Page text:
Stock PhotoFebruary holds more eclectic holidays, events, and noteworthy happenings than any other month on the calendar. Presidents, Valentine’s, and Groundhog Day all reside in February, as well as Mardi Gras, Ash Wednesday, and the Super Bowl.  There’s also my unofficial holiday weekend from February 15th-17th I call “Buy Up All the Leftover Valentine’s Day Candy From Walgreens While it’s Cheap Weekend.”

Seriously though, despite having the entire month in dedication, most quickly forget February is Black History Month outside of the first and last days of the month. Despite being a simple animal that (arguably) has no concept of what a shadow is, events like Groundhog Day eclipse what is a perpetually growing, remarkable thing: the African American legacy in the United States. Maybe it’s an issue of it not being promoted in a provocative way, or perhaps it’s because most people think prominent black history events happened before our times, like before the emancipation proclamation or during the civil rights movement.

But that’s just not the case; black history doesn’t cease because of those historically massive, paradigm-shifting events, it evolves. Consider the amount of black entertainers, athletes, politicians, authors, and entrepreneurs that are around now compared to 50 years ago. African American influence in culture, politics and the economy has grown dramatically every decade, and Detroit is a prime example of this. While the city has taken its licks in the past few years, and is on a long road to recovery, many entrepreneurs and job makers have done their best to keep business moving in Detroit. The following black entrepreneurs have made their mark in Detroit business world, and demonstrate that black history is not stagnant, it’s just moved into different areas of significance.

Ronald Hall Sr.

Employing more than 1,500 in the country, Bridgewater Interiors has been active since 1998, and CEO & President Ronald Hall Sr. has been running it since inception.  Bridgewater is known for making electronic components, interior and seats for automotive companies like General Motors, Honda, Chrysler and Ford. The company has been a great success in the field, reaching $1.1 billion in revenue in 2009. Despite that, Hall Sr. is involved many other businesses and projects: He’s a board member on the Michigan Minority Supplier Development Council, a group that helps develop minority owned businesses, president/CEO of the equipment leasing company Renaissance Capital Alliance, and Chairman/CEO of New Center Stamping among other things. His son, Ronald Hall Jr., is the VP and General Counsel of Bridgewater Interiors.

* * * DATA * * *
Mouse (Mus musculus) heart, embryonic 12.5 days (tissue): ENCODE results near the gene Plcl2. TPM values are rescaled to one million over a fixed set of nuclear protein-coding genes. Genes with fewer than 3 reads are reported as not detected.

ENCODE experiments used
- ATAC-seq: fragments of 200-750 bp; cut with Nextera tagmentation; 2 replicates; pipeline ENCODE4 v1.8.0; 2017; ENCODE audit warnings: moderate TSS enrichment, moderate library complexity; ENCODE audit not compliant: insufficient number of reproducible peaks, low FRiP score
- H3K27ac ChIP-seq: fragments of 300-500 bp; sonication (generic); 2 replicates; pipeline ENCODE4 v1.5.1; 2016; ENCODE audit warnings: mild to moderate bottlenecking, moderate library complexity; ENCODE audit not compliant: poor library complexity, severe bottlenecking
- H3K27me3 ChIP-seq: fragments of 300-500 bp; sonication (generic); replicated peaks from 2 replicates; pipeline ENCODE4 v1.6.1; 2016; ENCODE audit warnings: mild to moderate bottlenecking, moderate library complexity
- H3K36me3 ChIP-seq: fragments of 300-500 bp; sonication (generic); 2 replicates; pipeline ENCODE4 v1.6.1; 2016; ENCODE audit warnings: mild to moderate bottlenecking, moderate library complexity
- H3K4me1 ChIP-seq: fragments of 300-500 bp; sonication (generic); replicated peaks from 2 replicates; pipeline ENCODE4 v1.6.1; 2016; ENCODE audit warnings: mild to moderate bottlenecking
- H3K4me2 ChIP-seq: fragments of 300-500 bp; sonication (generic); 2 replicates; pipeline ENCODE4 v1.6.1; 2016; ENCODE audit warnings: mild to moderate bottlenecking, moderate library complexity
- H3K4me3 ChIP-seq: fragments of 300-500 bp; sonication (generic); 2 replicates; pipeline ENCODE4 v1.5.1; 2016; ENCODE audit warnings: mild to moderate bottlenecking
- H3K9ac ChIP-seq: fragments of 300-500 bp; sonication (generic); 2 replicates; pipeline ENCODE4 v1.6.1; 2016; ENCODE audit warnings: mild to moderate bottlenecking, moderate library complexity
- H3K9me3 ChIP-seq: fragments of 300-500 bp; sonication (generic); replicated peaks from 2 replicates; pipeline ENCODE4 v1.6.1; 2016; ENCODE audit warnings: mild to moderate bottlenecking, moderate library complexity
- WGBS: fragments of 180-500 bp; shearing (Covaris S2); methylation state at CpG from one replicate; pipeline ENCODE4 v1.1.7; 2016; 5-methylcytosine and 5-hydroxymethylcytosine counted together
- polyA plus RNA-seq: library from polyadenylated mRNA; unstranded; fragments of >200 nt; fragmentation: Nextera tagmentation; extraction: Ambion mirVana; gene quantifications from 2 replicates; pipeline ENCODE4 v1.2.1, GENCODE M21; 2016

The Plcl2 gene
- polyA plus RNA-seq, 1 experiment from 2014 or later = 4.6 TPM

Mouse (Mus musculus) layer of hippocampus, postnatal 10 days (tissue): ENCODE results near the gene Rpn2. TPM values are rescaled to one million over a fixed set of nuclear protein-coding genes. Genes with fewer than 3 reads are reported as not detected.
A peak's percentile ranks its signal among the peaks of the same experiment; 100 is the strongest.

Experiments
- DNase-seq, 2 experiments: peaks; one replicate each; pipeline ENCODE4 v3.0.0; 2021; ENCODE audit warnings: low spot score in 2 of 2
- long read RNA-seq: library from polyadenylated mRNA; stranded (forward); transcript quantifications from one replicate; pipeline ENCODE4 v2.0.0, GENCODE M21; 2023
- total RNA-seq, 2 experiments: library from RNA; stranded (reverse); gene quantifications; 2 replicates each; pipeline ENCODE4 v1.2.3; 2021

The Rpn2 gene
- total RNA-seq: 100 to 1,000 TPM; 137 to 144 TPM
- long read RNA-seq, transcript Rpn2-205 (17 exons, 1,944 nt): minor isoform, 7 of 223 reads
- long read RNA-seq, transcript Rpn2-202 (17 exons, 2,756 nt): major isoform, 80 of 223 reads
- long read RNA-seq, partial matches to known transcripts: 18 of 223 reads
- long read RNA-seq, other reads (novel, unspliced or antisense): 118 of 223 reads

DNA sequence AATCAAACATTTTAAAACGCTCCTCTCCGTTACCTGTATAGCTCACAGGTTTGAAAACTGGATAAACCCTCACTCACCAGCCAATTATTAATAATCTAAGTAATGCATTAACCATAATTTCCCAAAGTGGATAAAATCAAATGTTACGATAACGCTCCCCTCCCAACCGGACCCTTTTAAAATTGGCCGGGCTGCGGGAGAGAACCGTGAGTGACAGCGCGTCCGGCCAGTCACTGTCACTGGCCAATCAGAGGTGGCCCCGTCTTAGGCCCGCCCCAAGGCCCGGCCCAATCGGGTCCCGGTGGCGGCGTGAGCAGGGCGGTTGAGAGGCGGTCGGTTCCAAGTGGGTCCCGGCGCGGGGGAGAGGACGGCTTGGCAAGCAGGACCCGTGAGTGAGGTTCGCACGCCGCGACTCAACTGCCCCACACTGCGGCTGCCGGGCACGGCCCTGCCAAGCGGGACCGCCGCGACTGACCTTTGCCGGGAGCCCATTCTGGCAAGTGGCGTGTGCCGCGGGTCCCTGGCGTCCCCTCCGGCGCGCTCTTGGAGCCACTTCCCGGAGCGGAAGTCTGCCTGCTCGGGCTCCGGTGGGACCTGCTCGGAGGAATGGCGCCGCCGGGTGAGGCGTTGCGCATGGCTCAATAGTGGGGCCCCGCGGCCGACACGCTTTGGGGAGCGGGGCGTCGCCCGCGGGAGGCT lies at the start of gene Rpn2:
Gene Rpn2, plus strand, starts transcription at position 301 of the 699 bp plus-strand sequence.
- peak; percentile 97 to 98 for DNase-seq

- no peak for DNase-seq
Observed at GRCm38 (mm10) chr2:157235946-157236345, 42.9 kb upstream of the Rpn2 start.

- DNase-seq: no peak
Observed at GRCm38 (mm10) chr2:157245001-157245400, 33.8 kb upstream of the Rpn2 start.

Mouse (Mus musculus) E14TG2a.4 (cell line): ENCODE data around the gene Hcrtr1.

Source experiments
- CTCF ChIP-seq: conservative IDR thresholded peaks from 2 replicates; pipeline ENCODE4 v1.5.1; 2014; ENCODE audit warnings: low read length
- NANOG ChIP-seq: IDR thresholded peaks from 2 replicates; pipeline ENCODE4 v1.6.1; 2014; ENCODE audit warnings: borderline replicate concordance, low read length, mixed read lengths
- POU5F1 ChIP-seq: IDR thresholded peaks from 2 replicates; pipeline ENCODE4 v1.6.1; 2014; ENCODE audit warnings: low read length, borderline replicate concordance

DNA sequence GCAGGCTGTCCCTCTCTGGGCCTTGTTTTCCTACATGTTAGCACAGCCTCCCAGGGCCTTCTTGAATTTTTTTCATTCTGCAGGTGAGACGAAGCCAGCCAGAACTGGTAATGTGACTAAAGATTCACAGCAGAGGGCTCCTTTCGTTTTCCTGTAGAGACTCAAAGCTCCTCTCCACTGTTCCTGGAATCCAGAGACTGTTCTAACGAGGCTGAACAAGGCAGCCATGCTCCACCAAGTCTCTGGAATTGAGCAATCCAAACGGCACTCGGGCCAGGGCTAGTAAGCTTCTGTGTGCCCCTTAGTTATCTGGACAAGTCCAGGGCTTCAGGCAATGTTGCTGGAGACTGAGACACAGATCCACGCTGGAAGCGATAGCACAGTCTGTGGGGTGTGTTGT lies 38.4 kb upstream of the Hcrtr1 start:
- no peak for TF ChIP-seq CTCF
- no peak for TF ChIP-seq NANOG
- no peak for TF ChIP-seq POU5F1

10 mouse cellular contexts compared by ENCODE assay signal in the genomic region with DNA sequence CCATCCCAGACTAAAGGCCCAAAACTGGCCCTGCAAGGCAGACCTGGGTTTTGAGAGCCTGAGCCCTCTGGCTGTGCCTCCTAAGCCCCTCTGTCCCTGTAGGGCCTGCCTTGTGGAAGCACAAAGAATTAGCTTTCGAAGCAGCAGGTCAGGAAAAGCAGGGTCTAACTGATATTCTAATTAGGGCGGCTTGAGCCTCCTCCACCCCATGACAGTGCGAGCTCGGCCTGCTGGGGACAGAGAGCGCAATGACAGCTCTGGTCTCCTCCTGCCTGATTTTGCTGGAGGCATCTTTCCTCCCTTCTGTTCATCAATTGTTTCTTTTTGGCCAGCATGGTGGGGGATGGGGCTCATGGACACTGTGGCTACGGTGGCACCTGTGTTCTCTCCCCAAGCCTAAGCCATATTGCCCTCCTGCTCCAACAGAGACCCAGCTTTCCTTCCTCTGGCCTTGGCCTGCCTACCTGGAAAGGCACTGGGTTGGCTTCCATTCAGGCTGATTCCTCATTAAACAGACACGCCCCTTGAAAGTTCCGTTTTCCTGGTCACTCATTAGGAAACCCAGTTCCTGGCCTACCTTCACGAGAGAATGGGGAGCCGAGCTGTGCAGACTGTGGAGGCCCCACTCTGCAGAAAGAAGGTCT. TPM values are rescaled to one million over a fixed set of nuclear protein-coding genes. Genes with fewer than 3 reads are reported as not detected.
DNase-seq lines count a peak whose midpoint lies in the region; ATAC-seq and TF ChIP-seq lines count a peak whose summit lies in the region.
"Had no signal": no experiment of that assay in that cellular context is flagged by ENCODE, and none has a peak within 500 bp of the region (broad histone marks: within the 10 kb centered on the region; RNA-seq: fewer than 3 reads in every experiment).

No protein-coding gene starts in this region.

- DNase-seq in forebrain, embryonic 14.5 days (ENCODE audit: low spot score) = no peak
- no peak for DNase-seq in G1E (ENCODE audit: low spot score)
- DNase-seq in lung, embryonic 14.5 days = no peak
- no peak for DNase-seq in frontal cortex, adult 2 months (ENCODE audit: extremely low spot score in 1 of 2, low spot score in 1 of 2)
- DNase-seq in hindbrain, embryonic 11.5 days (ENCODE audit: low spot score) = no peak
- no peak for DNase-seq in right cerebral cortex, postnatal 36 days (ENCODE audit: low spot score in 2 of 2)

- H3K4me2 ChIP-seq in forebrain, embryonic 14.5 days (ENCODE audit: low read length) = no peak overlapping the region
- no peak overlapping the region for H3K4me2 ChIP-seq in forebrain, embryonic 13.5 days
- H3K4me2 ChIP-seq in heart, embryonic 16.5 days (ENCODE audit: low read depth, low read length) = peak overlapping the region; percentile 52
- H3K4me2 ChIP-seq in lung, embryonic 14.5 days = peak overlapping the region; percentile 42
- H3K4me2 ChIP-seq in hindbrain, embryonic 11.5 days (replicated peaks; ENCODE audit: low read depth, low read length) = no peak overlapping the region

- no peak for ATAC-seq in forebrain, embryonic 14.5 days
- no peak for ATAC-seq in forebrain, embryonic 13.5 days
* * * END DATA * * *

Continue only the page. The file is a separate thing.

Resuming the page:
James “Jim” Jenkins Jr.

President and CEO of Jenkins Construction, James B. Jenkins Jr. has had his construction company involved with many multi-million dollar construction projects throughout metro Detroit.  Past jobs include a $50 million joint venture to renovate Greektown Casino, managing a $430 million joint venture in Ford Field, and $2 million project to touch up aspects of the Blue Cross Blue Shield building in Detroit. A big project a few years back was the Queen Lillian medical office building, an $18 million project that created a five story, 2.7 acre office building. It operates mainly as Wayne State University’s Department of Psychiatry, and is expected to create approximately 280 jobs.

Marvin Beatty, Elliott Hall & Ricardo Solomon

Although the three are distinguished in their own individual ways, Beatty, Hall and Solomon are working on a big joint venture known as the Gateway Marketplace. The three will serve as owners and developers for a massive retail center being constructed at 8 mile and Woodward, centered with a new Meijer and a Marshalls. It’s also expected to have a McDonald’s and a PNC bank, with room for more venues in its 325,000 square feet of retail, making it the largest shopping center in the city of Detroit. The best part about the Gateway Marketplace is that it’s expected to create 900 new jobs in the city, and it serves as a retail bridge between Detroit and the cities of Ferndale, Hazel Park and Pleasant Ridge.

While it may seem like ripples compared other noteworthy black leaders celebrated in February, these business makers are redefining what their city and local culture could be by making Detroit more prosperous. If anything, take a moment to reflect on modern black leaders in your area that are making a significant impact; how are they helping your area?


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